Baseball cards are like fine paintings and differ from collectible coins or currency in that they have no intrinsic bullion or monetary value. A one dollar U.S. gold coin made between 1849 and 1889 contains 1.672 grams of gold. At $1,446 per ounce, that's about $70 in gold bullion. And it's still legal currency. You can't melt down or spend a baseball card.
Nor were baseball cards developed with the goal of preventing counterfeiting or tampering. They're simply printed cardboard. Join an online card forum like Net54Baseball and you'll see lots of concern about authenticity. Recently an auctioneer admitted to altering the holy grail: a $2.8 million 1909 Honus Wagner card. Pricing can be suspect, too. Many argue that the standard references reflect dealer hopes for high prices. In the internet era, web guides like VintageCardPrices and SMR Online tell the real story on pricing. Finally, grading is subjective. And a minor difference in grade can hugely affect valuation.
Perhaps the strongest argument against baseball cards as an investment is that they've been an unstable market with a short history. Cards have only been monetized since the 1980's and they haven't proven a reliable store of value.
Are Collectibles Investments?
This begs the larger question of whether collectibles -- of any kind -- are good investments. Investment advisers say no. Physical assets do not provide income like bonds or dividend stocks. They have no cash flow. Add in maintenance costs, and you've got expense without income. Nor do collectibles offer the preferential tax treatment of some financial investments.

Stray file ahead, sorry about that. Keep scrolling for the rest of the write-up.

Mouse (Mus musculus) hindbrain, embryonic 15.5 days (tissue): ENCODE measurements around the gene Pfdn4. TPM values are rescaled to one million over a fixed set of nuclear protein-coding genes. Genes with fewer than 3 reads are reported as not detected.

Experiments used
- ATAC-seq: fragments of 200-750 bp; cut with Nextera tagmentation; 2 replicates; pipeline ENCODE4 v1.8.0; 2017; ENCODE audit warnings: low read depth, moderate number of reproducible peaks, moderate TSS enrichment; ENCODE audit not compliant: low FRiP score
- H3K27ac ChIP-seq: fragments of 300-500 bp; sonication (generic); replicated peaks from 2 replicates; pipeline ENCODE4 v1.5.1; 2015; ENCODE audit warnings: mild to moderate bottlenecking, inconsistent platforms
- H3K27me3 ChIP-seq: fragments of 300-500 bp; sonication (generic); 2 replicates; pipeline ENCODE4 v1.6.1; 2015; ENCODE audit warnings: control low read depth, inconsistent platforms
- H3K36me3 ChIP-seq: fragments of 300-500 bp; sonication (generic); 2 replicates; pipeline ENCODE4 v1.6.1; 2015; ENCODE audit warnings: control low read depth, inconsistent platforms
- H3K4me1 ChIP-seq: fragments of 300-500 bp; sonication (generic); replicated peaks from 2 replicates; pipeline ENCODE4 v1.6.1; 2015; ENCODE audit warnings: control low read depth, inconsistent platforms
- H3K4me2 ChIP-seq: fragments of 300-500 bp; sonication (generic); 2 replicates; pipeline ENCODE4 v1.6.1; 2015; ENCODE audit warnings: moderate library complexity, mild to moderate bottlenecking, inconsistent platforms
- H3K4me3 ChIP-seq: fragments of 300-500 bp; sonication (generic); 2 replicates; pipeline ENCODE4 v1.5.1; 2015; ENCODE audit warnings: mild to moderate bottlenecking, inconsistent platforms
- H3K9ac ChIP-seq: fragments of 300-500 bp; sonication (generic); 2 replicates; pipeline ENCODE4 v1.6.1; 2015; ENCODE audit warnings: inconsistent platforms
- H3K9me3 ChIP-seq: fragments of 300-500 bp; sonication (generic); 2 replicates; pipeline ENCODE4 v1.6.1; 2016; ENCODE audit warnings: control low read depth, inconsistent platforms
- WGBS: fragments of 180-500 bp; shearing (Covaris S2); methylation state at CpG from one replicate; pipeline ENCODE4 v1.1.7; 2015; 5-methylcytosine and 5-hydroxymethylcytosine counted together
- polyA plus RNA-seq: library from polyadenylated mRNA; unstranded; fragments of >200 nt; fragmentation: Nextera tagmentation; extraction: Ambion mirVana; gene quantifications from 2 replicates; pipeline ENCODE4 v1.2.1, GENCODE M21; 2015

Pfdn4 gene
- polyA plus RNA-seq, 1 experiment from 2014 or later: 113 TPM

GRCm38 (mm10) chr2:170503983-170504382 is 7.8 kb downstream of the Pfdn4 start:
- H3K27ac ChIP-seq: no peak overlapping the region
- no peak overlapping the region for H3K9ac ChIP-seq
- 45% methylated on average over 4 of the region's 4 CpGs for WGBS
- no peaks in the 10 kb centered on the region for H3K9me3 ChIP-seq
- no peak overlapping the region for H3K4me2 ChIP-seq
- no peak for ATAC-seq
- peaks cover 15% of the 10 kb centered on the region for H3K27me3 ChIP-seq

Emotional attachment complicates collectible investing. To compare investment opportunities, you must compare potential rates of return over some period of time. Many argue that collectibles make poor investments because their future returns are unpredictable. They view collectibles as speculation rather than well-planned investment.
The book Collectible Investments for the High Net Worth Investor suggests that collectibles may not be good investments for most people, but that the equation changes for wealthy individuals. Rich investors have different diversification needs and can better handle the risks. They can also afford to buy the most elite collectible specimens, which typically hold value better than the mass of common items. This has historically been true for baseball cards. Individual cards and sets in the 6 to 7 figure range have proven to be financially worthwhile over the years, while less expensive items have very mixed records.
So, if you buy collectibles, have fun. But don't delude yourself into thinking that you're investing. Unless you're a very rare bird -- you're not. If you insist on contradicting expert advice and investing in collectibles anyway, a better choice than baseball cards might be a collectible with a stronger historical track record and a larger international market.
For more on the baseball card bubble, read Card Sharks: How Upper Deck Turned a Child's Hobby into a High-Stakes, Billion Dollar Business by Pete Williams, and Mint Condition: How Baseball Cards Became an American Obsession by Dave Jamieson.